One of the sticking points in ongoing negotiations between the Chicago Teachers Union and Chicago Public Schools is teacher prep time – paid chunks of time to grade, work on lesson plans and talk with parents.
CPS last month said it included principals in bargaining sessions to help explain the district’s position on prep time. But the organization that represents many Chicago principals argues that its views aren’t being accurately represented.
The Chicago Principals and Administrators Association (CPAA) says it surveyed more than 300 school administrators, and that 68% of principals and assistant principals “are opposed to the district’s proposal to reduce teacher-directed preparation time and increase principal-directed preparation time.” It also says nearly every administrator surveyed either supports or does not oppose restoring before-school prep time for teachers.
“We have to be at the table,” said Troy LaRaviere, CPAA president. “(We) must have meaningful input in district policy, because we’re the ones who have to implement it and we’re the ones best situated to analyze the potential positive or negative effects of it. We must have some meaningful, significant input in district policymaking.”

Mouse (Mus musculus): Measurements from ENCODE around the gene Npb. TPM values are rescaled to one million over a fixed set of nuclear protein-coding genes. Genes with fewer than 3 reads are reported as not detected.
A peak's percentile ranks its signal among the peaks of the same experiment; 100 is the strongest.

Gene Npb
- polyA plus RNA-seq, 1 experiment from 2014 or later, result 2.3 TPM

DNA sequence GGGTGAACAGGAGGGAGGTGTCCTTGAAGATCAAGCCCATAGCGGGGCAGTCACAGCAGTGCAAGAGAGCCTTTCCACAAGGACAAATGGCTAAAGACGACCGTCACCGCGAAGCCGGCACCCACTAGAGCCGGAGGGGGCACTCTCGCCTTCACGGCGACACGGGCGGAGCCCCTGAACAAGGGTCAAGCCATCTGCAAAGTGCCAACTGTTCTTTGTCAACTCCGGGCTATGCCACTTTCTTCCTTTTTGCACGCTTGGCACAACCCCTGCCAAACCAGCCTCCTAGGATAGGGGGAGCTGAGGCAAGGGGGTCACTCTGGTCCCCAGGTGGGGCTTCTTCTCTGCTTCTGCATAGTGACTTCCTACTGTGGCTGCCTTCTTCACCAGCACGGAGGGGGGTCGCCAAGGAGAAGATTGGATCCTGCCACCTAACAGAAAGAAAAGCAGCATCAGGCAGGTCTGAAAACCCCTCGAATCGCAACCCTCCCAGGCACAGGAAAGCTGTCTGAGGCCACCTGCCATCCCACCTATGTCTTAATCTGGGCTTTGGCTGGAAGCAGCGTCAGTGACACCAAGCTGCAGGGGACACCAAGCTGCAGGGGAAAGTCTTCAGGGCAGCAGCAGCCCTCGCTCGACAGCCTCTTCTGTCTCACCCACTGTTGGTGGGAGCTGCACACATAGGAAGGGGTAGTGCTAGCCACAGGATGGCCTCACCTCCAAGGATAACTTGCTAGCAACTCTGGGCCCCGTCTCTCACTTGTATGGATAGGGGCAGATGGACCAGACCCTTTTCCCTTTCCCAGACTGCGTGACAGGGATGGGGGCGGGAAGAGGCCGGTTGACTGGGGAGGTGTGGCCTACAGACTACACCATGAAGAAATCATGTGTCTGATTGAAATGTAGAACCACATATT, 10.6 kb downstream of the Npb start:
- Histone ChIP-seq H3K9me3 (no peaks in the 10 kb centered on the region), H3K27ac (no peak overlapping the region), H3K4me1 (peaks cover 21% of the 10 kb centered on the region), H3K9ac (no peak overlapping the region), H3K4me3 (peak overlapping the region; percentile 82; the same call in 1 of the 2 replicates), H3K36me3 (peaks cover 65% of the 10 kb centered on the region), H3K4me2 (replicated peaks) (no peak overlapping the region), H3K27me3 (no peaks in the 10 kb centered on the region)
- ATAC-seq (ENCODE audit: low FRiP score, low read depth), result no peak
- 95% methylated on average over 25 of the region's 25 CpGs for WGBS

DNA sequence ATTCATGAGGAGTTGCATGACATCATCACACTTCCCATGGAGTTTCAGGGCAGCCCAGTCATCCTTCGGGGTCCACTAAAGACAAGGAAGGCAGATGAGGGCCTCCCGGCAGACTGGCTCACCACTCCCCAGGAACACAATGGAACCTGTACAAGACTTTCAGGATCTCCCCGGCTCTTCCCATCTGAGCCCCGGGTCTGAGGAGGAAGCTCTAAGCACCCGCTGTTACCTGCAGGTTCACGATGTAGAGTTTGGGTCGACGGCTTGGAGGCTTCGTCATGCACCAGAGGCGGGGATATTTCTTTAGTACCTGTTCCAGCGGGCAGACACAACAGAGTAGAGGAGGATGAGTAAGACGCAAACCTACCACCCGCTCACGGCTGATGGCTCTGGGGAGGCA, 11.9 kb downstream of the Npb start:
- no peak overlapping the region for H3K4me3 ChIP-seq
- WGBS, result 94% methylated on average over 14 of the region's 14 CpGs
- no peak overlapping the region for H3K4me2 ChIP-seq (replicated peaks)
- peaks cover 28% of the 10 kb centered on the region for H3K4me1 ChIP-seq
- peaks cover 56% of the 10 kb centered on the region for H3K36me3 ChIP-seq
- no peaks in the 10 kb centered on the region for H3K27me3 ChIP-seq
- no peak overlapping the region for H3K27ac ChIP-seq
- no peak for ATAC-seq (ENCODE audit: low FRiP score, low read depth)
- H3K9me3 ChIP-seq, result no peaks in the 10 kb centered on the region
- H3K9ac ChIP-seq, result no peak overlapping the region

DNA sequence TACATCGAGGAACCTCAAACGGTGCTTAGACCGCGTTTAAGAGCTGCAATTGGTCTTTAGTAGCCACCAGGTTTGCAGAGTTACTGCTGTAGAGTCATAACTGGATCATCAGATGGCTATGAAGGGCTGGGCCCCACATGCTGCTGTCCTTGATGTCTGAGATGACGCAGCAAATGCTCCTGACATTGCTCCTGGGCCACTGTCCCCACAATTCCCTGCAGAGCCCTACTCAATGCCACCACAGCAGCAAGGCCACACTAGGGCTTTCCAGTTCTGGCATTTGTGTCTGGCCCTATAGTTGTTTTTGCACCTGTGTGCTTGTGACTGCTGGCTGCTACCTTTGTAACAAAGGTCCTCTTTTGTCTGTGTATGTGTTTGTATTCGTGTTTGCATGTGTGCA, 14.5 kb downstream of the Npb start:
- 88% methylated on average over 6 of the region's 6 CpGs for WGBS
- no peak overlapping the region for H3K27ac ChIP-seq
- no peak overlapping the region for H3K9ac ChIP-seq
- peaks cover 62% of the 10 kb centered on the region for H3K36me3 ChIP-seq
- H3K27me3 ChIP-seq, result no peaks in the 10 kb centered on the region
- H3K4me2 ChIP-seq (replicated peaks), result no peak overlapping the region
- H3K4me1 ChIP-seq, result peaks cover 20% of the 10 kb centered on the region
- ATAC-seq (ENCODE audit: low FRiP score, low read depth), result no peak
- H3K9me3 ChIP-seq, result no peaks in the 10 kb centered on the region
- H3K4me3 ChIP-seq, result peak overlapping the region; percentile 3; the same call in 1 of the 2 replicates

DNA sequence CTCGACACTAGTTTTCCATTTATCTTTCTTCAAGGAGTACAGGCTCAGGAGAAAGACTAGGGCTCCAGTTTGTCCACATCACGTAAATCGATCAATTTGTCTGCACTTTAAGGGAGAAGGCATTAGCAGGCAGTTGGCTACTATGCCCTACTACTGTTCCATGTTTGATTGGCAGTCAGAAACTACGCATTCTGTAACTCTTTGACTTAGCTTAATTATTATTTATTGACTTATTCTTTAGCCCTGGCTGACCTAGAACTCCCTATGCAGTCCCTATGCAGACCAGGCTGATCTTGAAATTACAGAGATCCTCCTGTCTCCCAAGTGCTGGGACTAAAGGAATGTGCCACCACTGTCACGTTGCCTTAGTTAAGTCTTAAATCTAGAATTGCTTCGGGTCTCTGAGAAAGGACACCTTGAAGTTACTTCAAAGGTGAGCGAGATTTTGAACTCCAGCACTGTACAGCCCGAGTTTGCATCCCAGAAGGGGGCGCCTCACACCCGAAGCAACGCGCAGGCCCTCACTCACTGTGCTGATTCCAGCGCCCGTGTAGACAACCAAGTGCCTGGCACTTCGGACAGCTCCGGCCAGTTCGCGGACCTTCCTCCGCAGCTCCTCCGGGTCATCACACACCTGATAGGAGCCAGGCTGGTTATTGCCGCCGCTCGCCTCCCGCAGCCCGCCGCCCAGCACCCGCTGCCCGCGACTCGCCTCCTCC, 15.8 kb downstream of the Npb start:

In response to the CPAA’s survey, CPS director of media communications Emily Bolton issued this statement: “Chicago Public Schools deeply values our principals, which is why we asked them to participate in negotiations to provide the essential perspective of school leaders on critical issues. We will continue to include diverse voices and perspectives in the negotiating process as we work to reach a contract with the Union.”
Despite the potential of a strike by both teachers and support staff represented by the SEIU, LaRaviere says the question shouldn’t be about missed classroom time or whether administrators will be stretched thin trying to keep school buildings open.
“The long-term impact of accepting subpar education policy, I would say, is far more detrimental than the short-term impact of a few missed school days,” LaRaviere said. “Going the next three years without enough social workers, without enough nurses, is that worth the short-term impact of missing some school days now … that they’ll have to make up for at the end of the year?”